This Morning I Pray for My Enemies

Joy Harjo

‘This Morning I Pray for My Enemies’ by Joy Harjo is a powerful poem that reveals the razor-thin line that separates who we consider a friend or enemy.

Joy Harjo

Nationality: American

Joy Harjo is a major American poet who was chosen as poet laureate of the United States.

She’s the first Native American to hold that position.

Key Poem Information

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Central Message: There is a fine line that divides whom we consider an enemy or a friend

Speaker: A thoughtful person with enemies

Emotions Evoked: Anger, Empathy, Relief

Poetic Form: Free Verse

Time Period: 21st Century

Joy Harjo's poem is an incredibly poignant meditation on the criteria with which we determine our adversaries in life, one that movingly insists that our hearts have the power to transform our enemies into allies.

‘This Morning I Pray for My Enemies’ is a dually beautiful and compelling poem by Joy Harjo. One that articulates the emotional complexity that comes with processing anger and outrage, especially when it is directed at a particular person.

As an indigenous writer and poet, she uncovers a radically alternative means of understanding how we should identify who is an enemy. While also illuminating the ways in which such an adversarial relationship is one founded on an uncanny intimacy that, one entangled with, can lead someone once believed to be a hostile foe to become an ally.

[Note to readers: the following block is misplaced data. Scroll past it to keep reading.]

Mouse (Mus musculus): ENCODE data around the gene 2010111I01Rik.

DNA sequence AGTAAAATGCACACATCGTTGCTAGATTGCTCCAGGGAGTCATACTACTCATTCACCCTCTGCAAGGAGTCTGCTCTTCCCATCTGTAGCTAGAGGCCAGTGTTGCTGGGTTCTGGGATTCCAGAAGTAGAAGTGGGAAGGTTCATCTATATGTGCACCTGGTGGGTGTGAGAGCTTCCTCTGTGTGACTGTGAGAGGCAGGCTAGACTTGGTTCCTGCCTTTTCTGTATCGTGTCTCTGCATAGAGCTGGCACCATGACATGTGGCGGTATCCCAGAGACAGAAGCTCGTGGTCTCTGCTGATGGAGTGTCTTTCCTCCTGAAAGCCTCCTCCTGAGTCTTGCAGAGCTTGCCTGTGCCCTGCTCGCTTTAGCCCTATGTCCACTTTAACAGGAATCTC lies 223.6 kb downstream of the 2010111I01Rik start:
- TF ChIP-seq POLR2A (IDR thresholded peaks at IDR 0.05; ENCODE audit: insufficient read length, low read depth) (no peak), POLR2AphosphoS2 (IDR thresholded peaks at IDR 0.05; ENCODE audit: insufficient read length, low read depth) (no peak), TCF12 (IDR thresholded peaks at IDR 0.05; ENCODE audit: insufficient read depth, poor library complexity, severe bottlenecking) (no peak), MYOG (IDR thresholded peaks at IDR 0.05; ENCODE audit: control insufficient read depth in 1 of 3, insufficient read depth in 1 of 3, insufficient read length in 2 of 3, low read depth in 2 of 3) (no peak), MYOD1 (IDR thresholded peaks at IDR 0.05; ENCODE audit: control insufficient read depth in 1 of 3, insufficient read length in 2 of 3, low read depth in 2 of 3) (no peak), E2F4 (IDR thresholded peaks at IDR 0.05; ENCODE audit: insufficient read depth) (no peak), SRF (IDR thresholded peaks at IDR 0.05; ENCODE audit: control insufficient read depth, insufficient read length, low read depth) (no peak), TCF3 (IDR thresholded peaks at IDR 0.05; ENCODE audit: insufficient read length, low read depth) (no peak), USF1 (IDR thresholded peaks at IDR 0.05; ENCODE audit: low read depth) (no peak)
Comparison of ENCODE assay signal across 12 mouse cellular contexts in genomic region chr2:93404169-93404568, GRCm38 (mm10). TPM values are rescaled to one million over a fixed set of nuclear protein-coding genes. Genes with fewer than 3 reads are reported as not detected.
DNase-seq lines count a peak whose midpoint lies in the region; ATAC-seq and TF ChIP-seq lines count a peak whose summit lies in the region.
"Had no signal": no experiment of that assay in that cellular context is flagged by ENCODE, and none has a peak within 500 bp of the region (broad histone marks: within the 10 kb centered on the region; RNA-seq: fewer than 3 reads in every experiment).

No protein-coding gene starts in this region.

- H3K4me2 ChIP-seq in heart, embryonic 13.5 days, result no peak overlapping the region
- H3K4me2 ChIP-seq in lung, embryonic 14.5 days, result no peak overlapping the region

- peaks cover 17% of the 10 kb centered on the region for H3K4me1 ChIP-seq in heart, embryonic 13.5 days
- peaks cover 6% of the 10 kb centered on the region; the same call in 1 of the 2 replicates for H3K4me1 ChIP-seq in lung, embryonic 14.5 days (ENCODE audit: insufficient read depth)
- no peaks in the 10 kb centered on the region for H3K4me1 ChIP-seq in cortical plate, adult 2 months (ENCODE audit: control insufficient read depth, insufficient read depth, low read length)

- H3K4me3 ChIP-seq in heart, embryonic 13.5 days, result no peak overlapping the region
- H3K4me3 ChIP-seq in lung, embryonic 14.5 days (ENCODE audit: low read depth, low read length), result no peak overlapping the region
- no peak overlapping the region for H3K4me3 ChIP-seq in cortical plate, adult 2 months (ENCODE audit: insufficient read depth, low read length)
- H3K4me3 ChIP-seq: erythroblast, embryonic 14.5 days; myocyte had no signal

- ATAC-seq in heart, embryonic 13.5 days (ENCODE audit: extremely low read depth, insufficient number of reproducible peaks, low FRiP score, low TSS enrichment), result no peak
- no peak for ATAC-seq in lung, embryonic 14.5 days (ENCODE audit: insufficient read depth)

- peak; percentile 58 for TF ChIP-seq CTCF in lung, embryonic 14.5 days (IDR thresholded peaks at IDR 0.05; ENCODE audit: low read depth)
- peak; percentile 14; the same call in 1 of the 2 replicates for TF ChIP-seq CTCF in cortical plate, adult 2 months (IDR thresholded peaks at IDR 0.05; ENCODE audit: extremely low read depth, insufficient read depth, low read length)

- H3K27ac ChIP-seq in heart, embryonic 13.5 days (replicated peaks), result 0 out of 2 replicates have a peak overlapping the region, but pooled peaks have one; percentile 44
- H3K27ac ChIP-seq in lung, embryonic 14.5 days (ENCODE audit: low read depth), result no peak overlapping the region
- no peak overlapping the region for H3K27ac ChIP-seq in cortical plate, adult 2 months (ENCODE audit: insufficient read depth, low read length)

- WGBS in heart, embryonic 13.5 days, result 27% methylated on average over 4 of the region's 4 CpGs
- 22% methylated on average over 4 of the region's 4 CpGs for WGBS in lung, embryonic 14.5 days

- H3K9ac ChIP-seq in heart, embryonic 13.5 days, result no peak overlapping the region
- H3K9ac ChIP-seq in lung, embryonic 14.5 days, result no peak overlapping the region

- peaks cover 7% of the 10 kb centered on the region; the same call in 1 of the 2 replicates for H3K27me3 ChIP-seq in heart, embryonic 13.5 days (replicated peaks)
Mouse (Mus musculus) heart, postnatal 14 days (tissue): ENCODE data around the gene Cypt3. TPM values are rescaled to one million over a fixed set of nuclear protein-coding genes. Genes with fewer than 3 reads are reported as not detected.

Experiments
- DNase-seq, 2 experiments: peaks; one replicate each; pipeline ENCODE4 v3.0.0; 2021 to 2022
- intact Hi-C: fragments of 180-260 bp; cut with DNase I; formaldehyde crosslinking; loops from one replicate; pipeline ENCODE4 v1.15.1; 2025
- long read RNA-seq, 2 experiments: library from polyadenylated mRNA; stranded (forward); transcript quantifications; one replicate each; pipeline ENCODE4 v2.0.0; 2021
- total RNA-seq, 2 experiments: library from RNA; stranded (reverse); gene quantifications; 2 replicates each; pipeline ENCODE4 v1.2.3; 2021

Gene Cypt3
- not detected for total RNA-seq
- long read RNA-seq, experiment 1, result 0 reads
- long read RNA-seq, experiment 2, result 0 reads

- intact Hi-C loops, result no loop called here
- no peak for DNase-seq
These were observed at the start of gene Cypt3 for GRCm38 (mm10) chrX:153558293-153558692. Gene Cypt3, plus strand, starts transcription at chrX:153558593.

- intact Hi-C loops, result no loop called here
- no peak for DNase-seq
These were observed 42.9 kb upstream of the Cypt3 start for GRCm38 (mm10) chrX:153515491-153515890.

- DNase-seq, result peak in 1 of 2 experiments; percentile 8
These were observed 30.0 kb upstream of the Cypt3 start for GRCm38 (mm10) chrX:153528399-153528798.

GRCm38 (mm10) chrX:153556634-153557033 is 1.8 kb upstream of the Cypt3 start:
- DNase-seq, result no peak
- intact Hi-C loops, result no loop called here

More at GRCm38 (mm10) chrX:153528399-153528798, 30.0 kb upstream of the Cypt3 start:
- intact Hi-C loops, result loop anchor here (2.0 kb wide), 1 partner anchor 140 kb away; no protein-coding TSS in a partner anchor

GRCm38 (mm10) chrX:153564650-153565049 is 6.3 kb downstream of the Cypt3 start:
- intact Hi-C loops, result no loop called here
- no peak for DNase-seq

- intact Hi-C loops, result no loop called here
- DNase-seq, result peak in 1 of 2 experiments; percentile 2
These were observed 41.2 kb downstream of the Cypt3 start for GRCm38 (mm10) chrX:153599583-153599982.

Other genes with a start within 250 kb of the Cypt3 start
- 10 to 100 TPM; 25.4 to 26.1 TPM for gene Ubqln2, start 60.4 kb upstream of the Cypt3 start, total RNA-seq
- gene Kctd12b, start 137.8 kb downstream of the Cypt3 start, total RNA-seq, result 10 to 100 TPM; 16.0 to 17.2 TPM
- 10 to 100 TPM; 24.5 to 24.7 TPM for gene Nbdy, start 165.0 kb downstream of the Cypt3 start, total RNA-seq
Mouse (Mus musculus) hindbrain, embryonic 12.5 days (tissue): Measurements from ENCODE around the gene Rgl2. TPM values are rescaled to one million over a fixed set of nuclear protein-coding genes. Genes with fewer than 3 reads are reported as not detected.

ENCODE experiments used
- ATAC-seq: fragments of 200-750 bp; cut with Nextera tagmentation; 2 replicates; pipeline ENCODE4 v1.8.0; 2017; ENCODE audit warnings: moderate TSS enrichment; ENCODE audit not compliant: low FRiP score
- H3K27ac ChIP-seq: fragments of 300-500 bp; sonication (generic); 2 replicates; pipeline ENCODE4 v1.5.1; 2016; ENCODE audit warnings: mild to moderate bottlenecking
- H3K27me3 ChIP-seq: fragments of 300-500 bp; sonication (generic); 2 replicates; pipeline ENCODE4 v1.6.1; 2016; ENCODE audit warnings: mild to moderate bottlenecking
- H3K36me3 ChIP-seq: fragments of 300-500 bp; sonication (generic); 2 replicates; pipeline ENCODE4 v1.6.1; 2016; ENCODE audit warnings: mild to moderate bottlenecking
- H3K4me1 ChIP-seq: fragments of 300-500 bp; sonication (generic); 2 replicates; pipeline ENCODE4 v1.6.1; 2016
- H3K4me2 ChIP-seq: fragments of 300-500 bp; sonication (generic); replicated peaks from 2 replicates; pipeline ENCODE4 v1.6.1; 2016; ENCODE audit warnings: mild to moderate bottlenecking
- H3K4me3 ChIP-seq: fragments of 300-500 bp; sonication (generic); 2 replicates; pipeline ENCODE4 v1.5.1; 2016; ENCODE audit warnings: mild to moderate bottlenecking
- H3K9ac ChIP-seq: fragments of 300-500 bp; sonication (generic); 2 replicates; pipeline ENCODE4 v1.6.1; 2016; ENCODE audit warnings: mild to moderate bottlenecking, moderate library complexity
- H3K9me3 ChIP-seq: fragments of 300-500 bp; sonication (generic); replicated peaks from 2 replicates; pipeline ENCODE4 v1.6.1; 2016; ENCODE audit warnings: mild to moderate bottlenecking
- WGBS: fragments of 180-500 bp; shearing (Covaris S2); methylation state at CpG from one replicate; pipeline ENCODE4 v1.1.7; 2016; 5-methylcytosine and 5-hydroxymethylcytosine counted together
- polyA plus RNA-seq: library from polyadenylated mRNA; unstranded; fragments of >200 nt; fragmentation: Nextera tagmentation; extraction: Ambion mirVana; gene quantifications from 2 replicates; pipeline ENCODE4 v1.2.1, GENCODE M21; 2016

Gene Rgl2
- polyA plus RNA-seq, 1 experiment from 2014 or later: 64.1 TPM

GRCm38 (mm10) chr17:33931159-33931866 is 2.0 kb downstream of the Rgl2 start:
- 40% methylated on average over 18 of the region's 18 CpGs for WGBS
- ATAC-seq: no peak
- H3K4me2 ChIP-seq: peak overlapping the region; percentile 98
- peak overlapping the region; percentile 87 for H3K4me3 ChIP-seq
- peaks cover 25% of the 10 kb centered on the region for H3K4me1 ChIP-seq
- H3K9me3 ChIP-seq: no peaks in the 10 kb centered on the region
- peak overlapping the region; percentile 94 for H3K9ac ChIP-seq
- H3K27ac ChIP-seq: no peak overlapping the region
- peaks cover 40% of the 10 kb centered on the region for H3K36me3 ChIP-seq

‘This Morning I Pray for My Enemies’ by Joy Harjo contemplates both how one should decide who or what is an enemy and the subtle differences between friends and foes.

‘This Morning I Pray for My Enemies’ begins with the speaker posing a question: “And whom do I call my enemy?” In answer, they state that a true enemy is someone “worthy” of being confronted

The speaker then turns to the sun and walks toward it. They remark that it was their heart that asked the poem’s opening question — not their “furious mind.” They describe the heart as being a younger relative of the sun’s because like the celestial body above it “sees and knows everything.”

Our heart’s omnipotence over us makes it privy to everything that grinds our teeth in anger or frustration, as well as moments of grace. It is also only through the heart that the “door to the mind” should ever be opened.

Consequently, any enemy that you choose to engage with will inevitably find their way into your heart or mind, thus risking an intimacy that will put them in “danger of becoming a friend.”

Structure and Form

‘This Morning I Pray for My Enemies’ is written in free verse, as it does not contain a formal structure or rhyme scheme. All nine of its lines are comprised of just a single sentence and also end-stopped. Both lines four and nine contain examples of caesura.

Literary Devices

‘This Morning I Pray for My Enemies’ utilizes the following literary devices:

  • Rhetorical Question: a question whose purpose is not related to its direct answer, as when the speaker inquires, “And whom do I call my enemy?” (1)
  • Visual Imagery: “I turn in the direction of the sun and keep walking” (3) creates an image of the speaker and the sun.
  • Kinesthetic Imagery: imagery related to movement, as in the details “I turn” and “keep walking” (3).
  • Personification: the application of human characteristics on the inanimate, such as the ability to speak; “It’s the heart that asks the question, not my furious mind” (4).
  • Extended Metaphor: a metaphor that extends through multiple lines of a poem, as when the speaker compares their heart to the sun; “The heart is the smaller cousin of the sun. / It sees and knows everything. / It hears the gnashing even as it hears the blessing” (5-7).